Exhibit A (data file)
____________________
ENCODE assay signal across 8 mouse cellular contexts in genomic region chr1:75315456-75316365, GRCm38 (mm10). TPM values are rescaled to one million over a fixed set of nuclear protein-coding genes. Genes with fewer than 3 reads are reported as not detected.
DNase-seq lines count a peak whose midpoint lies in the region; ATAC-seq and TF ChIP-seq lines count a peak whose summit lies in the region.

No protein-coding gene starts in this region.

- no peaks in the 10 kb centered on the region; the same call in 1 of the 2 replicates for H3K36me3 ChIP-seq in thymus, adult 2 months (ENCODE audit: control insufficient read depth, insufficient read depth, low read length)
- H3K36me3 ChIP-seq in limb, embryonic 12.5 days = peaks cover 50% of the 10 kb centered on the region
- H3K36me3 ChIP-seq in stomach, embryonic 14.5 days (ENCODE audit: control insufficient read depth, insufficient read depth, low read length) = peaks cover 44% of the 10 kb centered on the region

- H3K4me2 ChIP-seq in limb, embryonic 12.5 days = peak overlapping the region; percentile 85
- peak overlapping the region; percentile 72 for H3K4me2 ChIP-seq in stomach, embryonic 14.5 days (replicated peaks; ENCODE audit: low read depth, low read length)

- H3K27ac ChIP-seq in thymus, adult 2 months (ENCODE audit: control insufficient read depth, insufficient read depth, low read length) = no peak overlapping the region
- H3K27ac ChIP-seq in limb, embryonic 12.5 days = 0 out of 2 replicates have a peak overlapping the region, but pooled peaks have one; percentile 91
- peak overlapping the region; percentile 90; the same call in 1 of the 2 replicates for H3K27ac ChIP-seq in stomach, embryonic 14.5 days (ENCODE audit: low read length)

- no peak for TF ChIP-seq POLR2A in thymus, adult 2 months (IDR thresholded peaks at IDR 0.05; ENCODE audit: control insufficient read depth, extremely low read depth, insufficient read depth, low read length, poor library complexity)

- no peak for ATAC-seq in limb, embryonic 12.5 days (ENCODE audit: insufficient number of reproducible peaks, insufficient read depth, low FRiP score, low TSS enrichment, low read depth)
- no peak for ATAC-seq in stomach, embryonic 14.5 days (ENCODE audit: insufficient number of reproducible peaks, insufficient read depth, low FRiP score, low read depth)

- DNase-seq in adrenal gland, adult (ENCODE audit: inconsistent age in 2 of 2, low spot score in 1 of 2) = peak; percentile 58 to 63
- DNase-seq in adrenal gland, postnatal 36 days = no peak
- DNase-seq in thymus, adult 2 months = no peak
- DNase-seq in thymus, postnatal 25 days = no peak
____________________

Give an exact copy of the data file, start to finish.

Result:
ENCODE assay signal across 8 mouse cellular contexts in genomic region chr1:75315456-75316365, GRCm38 (mm10). TPM values are rescaled to one million over a fixed set of nuclear protein-coding genes. Genes with fewer than 3 reads are reported as not detected.
DNase-seq lines count a peak whose midpoint lies in the region; ATAC-seq and TF ChIP-seq lines count a peak whose summit lies in the region.

No protein-coding gene starts in this region.

- no peaks in the 10 kb centered on the region; the same call in 1 of the 2 replicates for H3K36me3 ChIP-seq in thymus, adult 2 months (ENCODE audit: control insufficient read depth, insufficient read depth, low read length)
- H3K36me3 ChIP-seq in limb, embryonic 12.5 days = peaks cover 50% of the 10 kb centered on the region
- H3K36me3 ChIP-seq in stomach, embryonic 14.5 days (ENCODE audit: control insufficient read depth, insufficient read depth, low read length) = peaks cover 44% of the 10 kb centered on the region

- H3K4me2 ChIP-seq in limb, embryonic 12.5 days = peak overlapping the region; percentile 85
- peak overlapping the region; percentile 72 for H3K4me2 ChIP-seq in stomach, embryonic 14.5 days (replicated peaks; ENCODE audit: low read depth, low read length)

- H3K27ac ChIP-seq in thymus, adult 2 months (ENCODE audit: control insufficient read depth, insufficient read depth, low read length) = no peak overlapping the region
- H3K27ac ChIP-seq in limb, embryonic 12.5 days = 0 out of 2 replicates have a peak overlapping the region, but pooled peaks have one; percentile 91
- peak overlapping the region; percentile 90; the same call in 1 of the 2 replicates for H3K27ac ChIP-seq in stomach, embryonic 14.5 days (ENCODE audit: low read length)

- no peak for TF ChIP-seq POLR2A in thymus, adult 2 months (IDR thresholded peaks at IDR 0.05; ENCODE audit: control insufficient read depth, extremely low read depth, insufficient read depth, low read length, poor library complexity)

- no peak for ATAC-seq in limb, embryonic 12.5 days (ENCODE audit: insufficient number of reproducible peaks, insufficient read depth, low FRiP score, low TSS enrichment, low read depth)
- no peak for ATAC-seq in stomach, embryonic 14.5 days (ENCODE audit: insufficient number of reproducible peaks, insufficient read depth, low FRiP score, low read depth)

- DNase-seq in adrenal gland, adult (ENCODE audit: inconsistent age in 2 of 2, low spot score in 1 of 2) = peak; percentile 58 to 63
- DNase-seq in adrenal gland, postnatal 36 days = no peak
- DNase-seq in thymus, adult 2 months = no peak
- DNase-seq in thymus, postnatal 25 days = no peak